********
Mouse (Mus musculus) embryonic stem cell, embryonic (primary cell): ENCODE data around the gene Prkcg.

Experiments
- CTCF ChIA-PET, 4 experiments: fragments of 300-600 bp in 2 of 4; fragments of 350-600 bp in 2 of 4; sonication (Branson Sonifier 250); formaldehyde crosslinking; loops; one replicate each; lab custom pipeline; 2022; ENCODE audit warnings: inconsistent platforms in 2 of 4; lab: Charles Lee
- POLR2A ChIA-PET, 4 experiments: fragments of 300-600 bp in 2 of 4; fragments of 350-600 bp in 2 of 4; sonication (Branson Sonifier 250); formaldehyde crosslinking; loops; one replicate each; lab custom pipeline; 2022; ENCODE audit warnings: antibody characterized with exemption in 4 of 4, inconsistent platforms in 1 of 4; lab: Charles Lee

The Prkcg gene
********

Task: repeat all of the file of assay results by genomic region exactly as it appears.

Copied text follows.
Mouse (Mus musculus) embryonic stem cell, embryonic (primary cell): ENCODE data around the gene Prkcg.

Experiments
- CTCF ChIA-PET, 4 experiments: fragments of 300-600 bp in 2 of 4; fragments of 350-600 bp in 2 of 4; sonication (Branson Sonifier 250); formaldehyde crosslinking; loops; one replicate each; lab custom pipeline; 2022; ENCODE audit warnings: inconsistent platforms in 2 of 4; lab: Charles Lee
- POLR2A ChIA-PET, 4 experiments: fragments of 300-600 bp in 2 of 4; fragments of 350-600 bp in 2 of 4; sonication (Branson Sonifier 250); formaldehyde crosslinking; loops; one replicate each; lab custom pipeline; 2022; ENCODE audit warnings: antibody characterized with exemption in 4 of 4, inconsistent platforms in 1 of 4; lab: Charles Lee

The Prkcg gene